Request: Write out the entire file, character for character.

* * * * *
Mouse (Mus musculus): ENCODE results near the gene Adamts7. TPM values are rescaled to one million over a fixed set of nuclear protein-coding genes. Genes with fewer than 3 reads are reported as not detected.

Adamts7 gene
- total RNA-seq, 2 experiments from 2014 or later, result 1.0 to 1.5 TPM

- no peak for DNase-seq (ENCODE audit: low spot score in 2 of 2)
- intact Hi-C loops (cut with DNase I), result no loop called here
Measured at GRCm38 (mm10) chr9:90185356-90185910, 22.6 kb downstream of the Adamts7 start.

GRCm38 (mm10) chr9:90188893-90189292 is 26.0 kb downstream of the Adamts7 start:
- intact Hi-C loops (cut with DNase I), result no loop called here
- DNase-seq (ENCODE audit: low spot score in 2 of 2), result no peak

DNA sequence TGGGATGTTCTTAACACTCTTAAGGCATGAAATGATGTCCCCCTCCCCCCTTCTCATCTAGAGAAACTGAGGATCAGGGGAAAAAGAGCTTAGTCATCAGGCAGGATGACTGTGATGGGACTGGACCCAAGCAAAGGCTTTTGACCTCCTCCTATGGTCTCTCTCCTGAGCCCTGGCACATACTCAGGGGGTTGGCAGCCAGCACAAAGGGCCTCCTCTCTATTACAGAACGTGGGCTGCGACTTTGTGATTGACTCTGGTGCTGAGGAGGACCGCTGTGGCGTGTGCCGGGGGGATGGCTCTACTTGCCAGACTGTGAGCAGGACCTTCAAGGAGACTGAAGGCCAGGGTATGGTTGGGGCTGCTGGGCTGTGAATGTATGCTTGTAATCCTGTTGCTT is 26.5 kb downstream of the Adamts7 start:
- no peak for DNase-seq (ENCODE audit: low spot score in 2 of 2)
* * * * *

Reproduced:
Mouse (Mus musculus): ENCODE results near the gene Adamts7. TPM values are rescaled to one million over a fixed set of nuclear protein-coding genes. Genes with fewer than 3 reads are reported as not detected.

Adamts7 gene
- total RNA-seq, 2 experiments from 2014 or later, result 1.0 to 1.5 TPM

- no peak for DNase-seq (ENCODE audit: low spot score in 2 of 2)
- intact Hi-C loops (cut with DNase I), result no loop called here
Measured at GRCm38 (mm10) chr9:90185356-90185910, 22.6 kb downstream of the Adamts7 start.

GRCm38 (mm10) chr9:90188893-90189292 is 26.0 kb downstream of the Adamts7 start:
- intact Hi-C loops (cut with DNase I), result no loop called here
- DNase-seq (ENCODE audit: low spot score in 2 of 2), result no peak

DNA sequence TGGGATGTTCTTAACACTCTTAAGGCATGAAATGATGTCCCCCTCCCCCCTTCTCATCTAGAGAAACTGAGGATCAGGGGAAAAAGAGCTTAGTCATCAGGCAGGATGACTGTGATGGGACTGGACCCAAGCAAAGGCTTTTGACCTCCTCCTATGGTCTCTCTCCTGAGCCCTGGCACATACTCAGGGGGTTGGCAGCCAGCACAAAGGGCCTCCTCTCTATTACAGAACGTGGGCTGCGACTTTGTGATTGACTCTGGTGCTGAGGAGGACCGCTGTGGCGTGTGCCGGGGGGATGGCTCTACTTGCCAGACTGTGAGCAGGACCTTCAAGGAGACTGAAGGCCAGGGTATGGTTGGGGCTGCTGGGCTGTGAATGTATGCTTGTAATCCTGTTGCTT is 26.5 kb downstream of the Adamts7 start:
- no peak for DNase-seq (ENCODE audit: low spot score in 2 of 2)